Five delayed-by-my-holiday things about the third round of auditions.
1. Murs We Do This All Over Again?: Apparently the sure-fire way to get on the show this year is to have some sort of Olly Murs connection. We’ve already seen his former bandmate fail to advance, and this time we were treated to Olly Murs lifethief Jamie Baker from Northampton, who looks a bit like Olly, sounds a bit like Olly, and probably makes all of his friends call him “Olly”, or “Mr Murs” if they’re nasty. We were supposed to believe that the only member of the on-camera talent who spotted the uncanny resemblance was Simon, so I hope they’re paying Cheryl a fair price for the degrading task of sitting there and gawping on cue like she’s only just noticing it now Simon’s pointed it out. Jamie sang what appeared to be an original composition called ‘Dance All Night’ and sounded very much like Olly Murs, and then he sang ‘Uptown Funk’, and still sounded a lot like Olly. He got through to the next round, albeit with Simon’s proviso that they’d have to “un-Olly” him, which was greeted by boos from the audience. We really get The X Factor that we deserve, don’t we?
2. A Village Somewhere Is Missing Its Idiot: I’ve tried to be charitable, I honestly have, but Rita Ora is absolutely thick as mince. Here are some of tonight’s choice cuts:
– “You really made it your own.” (in response to Jamie Baker’s Olly Murs impression masquerading as an audition)
– “Is that near the Isle Of Wight?” (upon hearing a contestant is from the Isle of Man)
– “Hi, pretty lady! You look like Pocahontas!” (she really did not)
– “So you’re like a cocktail?” (upon hearing someone was born in Swindon but raised in Toronto)
I mean there were hints going into this that she wasn’t the brightest light on the Christmas tree but I’m actually concerned at this point that without adult supervision she might forget how to blink.
3. Strong Female Protagonists: It was generally a strong week for female auditionees, at least in terms of airtime. There were a few false starts, like two-piece girl group Flaxen (best friends from Leeds, vocals passable but not great, stopped midway through for some inexplicable fire-dancing, prompting Simon to say “it’s like you’re on a night-out in Leeds and you wander into a fire-eater’s shop” which suggests Simon has a very strange mental image of Leeds) and Shianne Phillips, whose cover of Whitney’s ‘I Have Nothing’ was a little strained and manic but perfectly serviceable and – crucially – nowhere near as bad as lots of people we’ve already seen get through, only to be told by Simon and Rita that she wasn’t up to scratch and they had to be cruel to be kind and send her home. On the other hand, however, we got six-piece girl group Alien, formed by a group of backing dancers who’ve longed for the limelight for ages, and have clearly honed their gimmick by establishing which one is the funny one, the childish one, the sensible one etc etc etc. The dancing was a lot better than the vocals, but the visual presentation was strong enough to carry them through by itself. Shianne’s virtuous counterpart (in that they were both women who’d had success slip through their fingers and were hoping for this show to give them the boost they needed to get back on the horse) was Stephanie McCourt (24) who sang a boring cover of ‘Shake It Off’ and then a boring cover of ‘Summertime’, but apparently appealed to Simon in a way that Shianne didn’t and got through. And we closed the show with the delightful Bupsi (37, full time singer from Leeds) who responded to Simon’s allegation that she was “too nice” by skanking out a cover of Tina Turner’s ‘Rock Me Baby’ and slinking across the judges’ desk. All in front of her mother, who loved it. I think I’m going to like Bupsi, and her mum.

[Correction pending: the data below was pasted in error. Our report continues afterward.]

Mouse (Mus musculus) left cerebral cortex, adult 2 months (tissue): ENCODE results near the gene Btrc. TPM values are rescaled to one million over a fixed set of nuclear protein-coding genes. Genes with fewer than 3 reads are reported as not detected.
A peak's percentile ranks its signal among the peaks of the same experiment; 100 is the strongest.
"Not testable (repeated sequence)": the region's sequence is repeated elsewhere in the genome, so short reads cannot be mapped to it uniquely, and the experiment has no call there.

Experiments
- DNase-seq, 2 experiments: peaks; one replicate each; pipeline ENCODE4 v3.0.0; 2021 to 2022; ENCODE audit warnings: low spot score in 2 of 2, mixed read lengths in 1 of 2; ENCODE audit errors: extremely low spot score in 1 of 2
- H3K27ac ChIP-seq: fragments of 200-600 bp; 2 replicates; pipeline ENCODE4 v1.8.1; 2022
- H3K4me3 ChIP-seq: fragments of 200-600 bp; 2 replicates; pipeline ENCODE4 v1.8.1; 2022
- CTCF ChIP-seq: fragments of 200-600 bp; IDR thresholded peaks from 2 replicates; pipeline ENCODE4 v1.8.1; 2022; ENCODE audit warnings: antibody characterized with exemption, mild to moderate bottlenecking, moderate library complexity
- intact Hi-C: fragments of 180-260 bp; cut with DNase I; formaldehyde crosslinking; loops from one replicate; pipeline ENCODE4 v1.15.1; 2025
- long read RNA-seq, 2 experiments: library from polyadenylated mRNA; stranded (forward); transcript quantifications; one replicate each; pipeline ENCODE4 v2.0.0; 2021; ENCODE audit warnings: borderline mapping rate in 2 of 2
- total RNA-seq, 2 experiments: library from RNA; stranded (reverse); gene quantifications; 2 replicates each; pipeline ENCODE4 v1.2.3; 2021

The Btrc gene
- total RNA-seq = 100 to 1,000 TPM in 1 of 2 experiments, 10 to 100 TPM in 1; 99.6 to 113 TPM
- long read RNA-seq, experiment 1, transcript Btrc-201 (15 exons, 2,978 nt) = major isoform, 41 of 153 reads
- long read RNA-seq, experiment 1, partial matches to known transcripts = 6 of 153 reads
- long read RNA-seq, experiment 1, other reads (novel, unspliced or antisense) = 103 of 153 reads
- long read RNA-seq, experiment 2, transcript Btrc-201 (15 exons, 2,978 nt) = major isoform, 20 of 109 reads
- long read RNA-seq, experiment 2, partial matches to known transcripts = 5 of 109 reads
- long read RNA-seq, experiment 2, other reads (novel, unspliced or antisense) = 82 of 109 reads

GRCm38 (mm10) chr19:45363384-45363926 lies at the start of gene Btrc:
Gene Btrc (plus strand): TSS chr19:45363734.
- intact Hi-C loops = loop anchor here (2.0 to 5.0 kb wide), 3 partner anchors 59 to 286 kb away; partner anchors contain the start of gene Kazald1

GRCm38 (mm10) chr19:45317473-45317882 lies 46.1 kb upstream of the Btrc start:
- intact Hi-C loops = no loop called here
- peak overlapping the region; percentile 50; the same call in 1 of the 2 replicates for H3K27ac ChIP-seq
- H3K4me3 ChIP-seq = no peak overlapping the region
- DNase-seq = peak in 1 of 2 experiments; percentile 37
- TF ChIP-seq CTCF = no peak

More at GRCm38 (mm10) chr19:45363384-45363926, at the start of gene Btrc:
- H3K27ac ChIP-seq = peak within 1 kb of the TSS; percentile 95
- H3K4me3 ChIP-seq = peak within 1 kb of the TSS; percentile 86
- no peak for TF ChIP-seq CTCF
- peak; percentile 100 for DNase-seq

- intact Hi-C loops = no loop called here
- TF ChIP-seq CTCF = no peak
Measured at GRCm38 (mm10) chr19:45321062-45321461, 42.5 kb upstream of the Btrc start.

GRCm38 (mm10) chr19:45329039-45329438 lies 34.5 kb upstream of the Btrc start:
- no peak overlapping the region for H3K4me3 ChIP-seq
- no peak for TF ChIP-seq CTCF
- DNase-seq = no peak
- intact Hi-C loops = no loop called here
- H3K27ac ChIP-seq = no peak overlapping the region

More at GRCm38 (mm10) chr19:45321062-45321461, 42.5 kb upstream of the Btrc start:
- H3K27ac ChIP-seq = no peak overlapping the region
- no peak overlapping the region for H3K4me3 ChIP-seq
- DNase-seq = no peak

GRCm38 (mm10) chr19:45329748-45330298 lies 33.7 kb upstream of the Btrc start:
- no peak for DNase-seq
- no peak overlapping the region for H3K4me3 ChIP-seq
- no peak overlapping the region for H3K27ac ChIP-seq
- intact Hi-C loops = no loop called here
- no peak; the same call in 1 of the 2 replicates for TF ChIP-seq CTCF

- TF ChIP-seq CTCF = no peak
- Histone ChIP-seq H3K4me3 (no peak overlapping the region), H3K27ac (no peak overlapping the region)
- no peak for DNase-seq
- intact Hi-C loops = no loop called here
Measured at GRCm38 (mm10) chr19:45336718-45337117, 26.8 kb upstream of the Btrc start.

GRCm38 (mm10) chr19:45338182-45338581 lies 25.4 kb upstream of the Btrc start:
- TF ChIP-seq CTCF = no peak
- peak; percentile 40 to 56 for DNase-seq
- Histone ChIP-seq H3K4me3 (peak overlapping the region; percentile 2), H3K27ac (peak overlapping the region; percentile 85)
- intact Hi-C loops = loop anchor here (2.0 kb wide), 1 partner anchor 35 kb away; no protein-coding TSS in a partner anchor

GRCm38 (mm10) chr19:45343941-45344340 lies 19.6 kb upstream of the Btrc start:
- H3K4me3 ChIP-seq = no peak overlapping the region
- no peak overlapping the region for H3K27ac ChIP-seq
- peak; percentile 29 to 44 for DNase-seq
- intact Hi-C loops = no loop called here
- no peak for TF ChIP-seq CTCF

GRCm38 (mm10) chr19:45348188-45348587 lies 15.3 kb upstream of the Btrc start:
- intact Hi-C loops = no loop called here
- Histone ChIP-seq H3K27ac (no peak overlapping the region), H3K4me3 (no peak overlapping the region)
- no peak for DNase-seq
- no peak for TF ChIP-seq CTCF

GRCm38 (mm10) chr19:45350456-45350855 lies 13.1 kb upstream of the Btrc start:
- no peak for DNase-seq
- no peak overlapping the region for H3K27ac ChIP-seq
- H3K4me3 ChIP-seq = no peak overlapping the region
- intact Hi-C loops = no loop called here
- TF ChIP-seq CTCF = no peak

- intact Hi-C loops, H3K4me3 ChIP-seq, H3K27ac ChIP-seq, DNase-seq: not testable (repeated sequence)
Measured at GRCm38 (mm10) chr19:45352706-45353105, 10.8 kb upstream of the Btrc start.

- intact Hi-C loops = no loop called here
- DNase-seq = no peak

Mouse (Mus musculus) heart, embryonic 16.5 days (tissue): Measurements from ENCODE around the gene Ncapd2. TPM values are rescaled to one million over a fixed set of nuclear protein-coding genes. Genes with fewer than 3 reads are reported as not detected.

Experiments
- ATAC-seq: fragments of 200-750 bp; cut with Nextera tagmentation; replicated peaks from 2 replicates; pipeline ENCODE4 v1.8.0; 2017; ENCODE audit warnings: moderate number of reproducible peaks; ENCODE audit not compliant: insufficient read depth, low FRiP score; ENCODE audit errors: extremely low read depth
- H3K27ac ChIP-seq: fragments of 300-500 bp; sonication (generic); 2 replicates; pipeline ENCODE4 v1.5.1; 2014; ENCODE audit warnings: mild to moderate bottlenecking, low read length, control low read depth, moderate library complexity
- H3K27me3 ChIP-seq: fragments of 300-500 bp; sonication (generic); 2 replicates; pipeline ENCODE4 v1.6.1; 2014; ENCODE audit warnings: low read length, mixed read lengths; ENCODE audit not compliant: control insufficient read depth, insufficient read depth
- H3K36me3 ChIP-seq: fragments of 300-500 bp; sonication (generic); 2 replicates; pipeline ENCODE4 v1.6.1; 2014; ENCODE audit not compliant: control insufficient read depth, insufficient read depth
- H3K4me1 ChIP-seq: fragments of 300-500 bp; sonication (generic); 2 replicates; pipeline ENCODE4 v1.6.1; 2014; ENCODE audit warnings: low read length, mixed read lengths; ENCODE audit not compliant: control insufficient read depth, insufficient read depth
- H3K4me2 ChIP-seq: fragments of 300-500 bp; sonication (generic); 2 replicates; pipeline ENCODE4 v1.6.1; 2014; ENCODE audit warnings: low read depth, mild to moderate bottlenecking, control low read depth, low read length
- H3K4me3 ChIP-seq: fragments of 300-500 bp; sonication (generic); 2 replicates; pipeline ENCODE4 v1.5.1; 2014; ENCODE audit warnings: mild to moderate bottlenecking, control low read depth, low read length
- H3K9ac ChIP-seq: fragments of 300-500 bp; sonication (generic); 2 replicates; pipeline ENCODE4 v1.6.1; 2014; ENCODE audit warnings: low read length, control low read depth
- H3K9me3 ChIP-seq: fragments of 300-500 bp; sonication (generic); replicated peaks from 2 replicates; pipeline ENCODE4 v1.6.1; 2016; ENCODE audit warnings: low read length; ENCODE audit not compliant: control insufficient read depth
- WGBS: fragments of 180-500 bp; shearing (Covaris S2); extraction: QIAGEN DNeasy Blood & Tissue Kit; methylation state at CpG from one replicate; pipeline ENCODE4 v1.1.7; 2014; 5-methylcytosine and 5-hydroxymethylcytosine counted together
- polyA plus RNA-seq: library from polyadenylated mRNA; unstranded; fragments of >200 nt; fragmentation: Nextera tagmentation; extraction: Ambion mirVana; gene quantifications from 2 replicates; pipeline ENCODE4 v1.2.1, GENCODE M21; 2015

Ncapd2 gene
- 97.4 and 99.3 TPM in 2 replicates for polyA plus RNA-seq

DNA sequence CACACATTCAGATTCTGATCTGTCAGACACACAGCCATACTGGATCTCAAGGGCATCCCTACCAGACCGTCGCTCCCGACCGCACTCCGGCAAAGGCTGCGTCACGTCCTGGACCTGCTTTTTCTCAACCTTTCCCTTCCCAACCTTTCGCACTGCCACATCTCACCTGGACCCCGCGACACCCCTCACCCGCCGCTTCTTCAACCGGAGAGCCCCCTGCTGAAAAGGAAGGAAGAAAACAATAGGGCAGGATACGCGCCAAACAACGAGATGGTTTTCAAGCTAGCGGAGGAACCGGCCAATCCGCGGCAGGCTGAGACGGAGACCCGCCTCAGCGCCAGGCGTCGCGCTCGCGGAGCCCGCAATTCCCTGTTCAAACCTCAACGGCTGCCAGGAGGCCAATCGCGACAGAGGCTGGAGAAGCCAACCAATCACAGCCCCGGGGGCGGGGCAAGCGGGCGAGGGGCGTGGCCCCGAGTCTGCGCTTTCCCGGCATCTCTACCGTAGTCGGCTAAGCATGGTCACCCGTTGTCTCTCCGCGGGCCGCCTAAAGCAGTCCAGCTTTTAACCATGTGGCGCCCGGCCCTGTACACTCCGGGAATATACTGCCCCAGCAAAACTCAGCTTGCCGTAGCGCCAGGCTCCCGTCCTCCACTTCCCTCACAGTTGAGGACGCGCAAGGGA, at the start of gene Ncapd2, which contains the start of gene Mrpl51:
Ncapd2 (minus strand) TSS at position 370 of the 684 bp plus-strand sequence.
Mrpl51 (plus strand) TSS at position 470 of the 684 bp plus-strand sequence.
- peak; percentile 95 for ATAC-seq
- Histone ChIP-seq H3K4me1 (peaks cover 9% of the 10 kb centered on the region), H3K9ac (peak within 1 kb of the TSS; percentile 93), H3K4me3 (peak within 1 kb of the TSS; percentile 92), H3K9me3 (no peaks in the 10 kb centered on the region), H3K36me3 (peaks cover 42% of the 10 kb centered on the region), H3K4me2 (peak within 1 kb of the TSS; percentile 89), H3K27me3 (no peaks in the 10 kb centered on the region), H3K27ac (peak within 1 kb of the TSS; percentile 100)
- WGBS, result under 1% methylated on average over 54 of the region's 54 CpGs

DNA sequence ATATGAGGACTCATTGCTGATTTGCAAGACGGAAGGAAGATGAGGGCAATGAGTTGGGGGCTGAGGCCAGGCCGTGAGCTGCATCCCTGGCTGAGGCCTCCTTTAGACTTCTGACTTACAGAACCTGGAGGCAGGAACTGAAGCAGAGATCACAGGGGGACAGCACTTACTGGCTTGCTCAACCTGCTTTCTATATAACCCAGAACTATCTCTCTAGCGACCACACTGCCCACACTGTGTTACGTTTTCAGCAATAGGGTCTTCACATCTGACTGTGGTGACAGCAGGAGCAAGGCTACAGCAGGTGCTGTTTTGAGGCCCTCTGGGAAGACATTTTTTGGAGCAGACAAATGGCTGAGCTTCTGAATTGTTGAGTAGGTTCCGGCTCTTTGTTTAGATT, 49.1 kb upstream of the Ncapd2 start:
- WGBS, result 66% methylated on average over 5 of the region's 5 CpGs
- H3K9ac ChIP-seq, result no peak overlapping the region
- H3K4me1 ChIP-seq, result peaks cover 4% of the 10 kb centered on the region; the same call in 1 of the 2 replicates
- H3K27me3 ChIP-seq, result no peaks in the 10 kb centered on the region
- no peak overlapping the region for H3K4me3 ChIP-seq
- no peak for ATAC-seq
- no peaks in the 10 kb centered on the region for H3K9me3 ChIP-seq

4. It’s Called “Backstage” For A Reason: We’ve really not seen much of Caroline Flack this year, have we? Not even a “welcome back to The X Factor, we’re still in Birmingham/Manchester/Glasgow” when we come back from an ad break. Even in some of the bits where she and Olly are watching from the wings, he seems to be the only one who gets to talk to the camera. Perhaps she caught wind of this edit early doors and that’s why she said that Strictly Come Dancing was the bestest programme in the history of Saturday night entertainment when she went back for her valedictory performance. Meanwhile, the presenters’ time appears to have been scaled back in favour of “top bants with the judges”, where we watch Cheryl dancing to her own songs and Rita’s dog running around covered in a fucking tutu. I know the show really wants the public to take this panel to our hearts, but maybe try to let it happen organically before you start actively forcing us to love them, eh?
5. Man Of The Moment: And in our I’ll-be-floored-if-he-doesn’t-make-live-shows moment of the day, Non-Threatening Boys magazine coverstar and centrefold Simon Lynch came along with his adorable face and dreamlike hair and talk of how he’s from the Isle Of Man and how there’s no music industry there apart from singing at charity Christmas concerts so if you want to hit the big time you’ve just got to visit the mainland and hope all those stories about the monsters aren’t true. He sang ‘If I Were A Boy’ (…do you want to tell him or shall I?) and had a beautiful voice, but it seemed a little too pure and refined for pop music. I’m almost reluctant to suggest it but I could see Simon making him do some sort of godawful popera nonsense if he decided to sign him. Anyway, I’ve predicted big things for him, so watch him now go home in 11th place as per usual.